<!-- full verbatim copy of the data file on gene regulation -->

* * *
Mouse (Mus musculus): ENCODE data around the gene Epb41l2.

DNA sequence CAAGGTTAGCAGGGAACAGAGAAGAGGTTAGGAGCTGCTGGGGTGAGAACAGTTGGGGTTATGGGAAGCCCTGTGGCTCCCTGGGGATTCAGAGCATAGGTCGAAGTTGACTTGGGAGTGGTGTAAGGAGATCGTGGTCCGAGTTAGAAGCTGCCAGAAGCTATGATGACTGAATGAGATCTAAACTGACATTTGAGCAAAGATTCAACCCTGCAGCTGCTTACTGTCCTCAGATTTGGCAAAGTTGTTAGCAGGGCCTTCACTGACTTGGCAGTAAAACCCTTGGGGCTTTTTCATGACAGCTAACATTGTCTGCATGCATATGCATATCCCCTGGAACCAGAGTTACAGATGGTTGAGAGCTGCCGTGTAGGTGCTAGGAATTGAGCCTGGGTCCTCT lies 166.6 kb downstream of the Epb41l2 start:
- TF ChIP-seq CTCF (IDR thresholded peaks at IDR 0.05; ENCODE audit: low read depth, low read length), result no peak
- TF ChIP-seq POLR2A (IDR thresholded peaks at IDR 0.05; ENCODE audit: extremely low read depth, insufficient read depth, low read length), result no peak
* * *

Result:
Mouse (Mus musculus): ENCODE data around the gene Epb41l2.

DNA sequence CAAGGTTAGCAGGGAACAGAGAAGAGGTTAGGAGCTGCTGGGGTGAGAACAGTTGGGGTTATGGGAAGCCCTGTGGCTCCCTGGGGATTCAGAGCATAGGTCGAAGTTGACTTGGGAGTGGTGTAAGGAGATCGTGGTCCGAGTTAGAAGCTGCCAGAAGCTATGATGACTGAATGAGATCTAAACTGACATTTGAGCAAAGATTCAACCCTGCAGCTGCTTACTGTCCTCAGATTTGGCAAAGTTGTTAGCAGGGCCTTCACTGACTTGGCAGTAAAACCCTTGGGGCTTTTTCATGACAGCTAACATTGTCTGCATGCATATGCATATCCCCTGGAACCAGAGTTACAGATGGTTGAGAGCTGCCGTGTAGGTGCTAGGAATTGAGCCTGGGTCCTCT lies 166.6 kb downstream of the Epb41l2 start:
- TF ChIP-seq CTCF (IDR thresholded peaks at IDR 0.05; ENCODE audit: low read depth, low read length), result no peak
- TF ChIP-seq POLR2A (IDR thresholded peaks at IDR 0.05; ENCODE audit: extremely low read depth, insufficient read depth, low read length), result no peak